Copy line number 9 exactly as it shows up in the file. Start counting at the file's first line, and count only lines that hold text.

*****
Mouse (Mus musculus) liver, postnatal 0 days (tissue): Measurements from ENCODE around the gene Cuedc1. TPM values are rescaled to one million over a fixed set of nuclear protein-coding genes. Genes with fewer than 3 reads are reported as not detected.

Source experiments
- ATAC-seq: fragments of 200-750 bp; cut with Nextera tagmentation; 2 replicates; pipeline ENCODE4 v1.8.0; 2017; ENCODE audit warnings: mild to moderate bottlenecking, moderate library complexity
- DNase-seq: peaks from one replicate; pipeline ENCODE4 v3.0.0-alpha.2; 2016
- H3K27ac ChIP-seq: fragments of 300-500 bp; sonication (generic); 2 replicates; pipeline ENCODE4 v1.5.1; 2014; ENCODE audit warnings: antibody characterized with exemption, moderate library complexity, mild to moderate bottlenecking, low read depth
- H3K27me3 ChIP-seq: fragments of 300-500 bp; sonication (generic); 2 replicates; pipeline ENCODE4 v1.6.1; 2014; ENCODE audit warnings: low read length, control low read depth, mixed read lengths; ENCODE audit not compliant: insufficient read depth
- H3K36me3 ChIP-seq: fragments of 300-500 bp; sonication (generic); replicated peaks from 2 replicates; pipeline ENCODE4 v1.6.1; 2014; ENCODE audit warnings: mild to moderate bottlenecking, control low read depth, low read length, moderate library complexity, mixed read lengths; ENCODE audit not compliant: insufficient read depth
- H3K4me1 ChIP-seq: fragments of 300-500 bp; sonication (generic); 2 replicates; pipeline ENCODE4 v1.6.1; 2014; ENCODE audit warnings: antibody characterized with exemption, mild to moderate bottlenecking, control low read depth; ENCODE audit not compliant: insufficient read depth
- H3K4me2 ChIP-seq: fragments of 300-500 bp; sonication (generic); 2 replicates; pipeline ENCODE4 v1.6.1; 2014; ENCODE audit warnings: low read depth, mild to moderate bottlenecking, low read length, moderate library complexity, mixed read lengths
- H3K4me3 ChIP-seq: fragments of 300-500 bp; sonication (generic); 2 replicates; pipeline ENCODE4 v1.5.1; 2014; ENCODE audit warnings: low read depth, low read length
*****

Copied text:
- H3K4me2 ChIP-seq: fragments of 300-500 bp; sonication (generic); 2 replicates; pipeline ENCODE4 v1.6.1; 2014; ENCODE audit warnings: low read depth, mild to moderate bottlenecking, low read length, moderate library complexity, mixed read lengths